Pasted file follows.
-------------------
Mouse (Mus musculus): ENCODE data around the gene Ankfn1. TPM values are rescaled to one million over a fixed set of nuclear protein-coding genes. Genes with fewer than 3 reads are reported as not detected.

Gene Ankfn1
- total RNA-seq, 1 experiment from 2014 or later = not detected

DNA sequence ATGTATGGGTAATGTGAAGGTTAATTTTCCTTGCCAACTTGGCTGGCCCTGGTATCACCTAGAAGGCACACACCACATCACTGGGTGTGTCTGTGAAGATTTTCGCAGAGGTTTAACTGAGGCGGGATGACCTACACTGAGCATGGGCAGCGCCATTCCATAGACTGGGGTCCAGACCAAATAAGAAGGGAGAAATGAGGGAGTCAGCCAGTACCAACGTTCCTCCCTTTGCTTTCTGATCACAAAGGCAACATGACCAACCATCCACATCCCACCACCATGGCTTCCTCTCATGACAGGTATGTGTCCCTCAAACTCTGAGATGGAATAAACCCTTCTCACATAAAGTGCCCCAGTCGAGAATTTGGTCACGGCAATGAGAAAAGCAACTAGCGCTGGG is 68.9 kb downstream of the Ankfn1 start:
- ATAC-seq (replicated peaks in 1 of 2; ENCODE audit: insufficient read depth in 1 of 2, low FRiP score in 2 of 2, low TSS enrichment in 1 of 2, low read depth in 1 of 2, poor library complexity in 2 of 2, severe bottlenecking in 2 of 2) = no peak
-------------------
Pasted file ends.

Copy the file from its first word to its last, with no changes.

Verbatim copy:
Mouse (Mus musculus): ENCODE data around the gene Ankfn1. TPM values are rescaled to one million over a fixed set of nuclear protein-coding genes. Genes with fewer than 3 reads are reported as not detected.

Gene Ankfn1
- total RNA-seq, 1 experiment from 2014 or later = not detected

DNA sequence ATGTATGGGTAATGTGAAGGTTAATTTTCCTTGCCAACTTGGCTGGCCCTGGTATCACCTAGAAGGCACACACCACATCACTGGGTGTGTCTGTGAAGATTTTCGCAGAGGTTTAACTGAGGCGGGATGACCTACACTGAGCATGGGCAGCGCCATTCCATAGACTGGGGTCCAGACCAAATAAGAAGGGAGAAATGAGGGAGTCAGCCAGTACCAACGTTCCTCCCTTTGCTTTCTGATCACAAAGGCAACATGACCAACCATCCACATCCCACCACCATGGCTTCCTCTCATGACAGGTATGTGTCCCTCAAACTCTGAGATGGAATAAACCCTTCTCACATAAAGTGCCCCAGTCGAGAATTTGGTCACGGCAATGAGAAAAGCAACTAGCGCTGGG is 68.9 kb downstream of the Ankfn1 start:
- ATAC-seq (replicated peaks in 1 of 2; ENCODE audit: insufficient read depth in 1 of 2, low FRiP score in 2 of 2, low TSS enrichment in 1 of 2, low read depth in 1 of 2, poor library complexity in 2 of 2, severe bottlenecking in 2 of 2) = no peak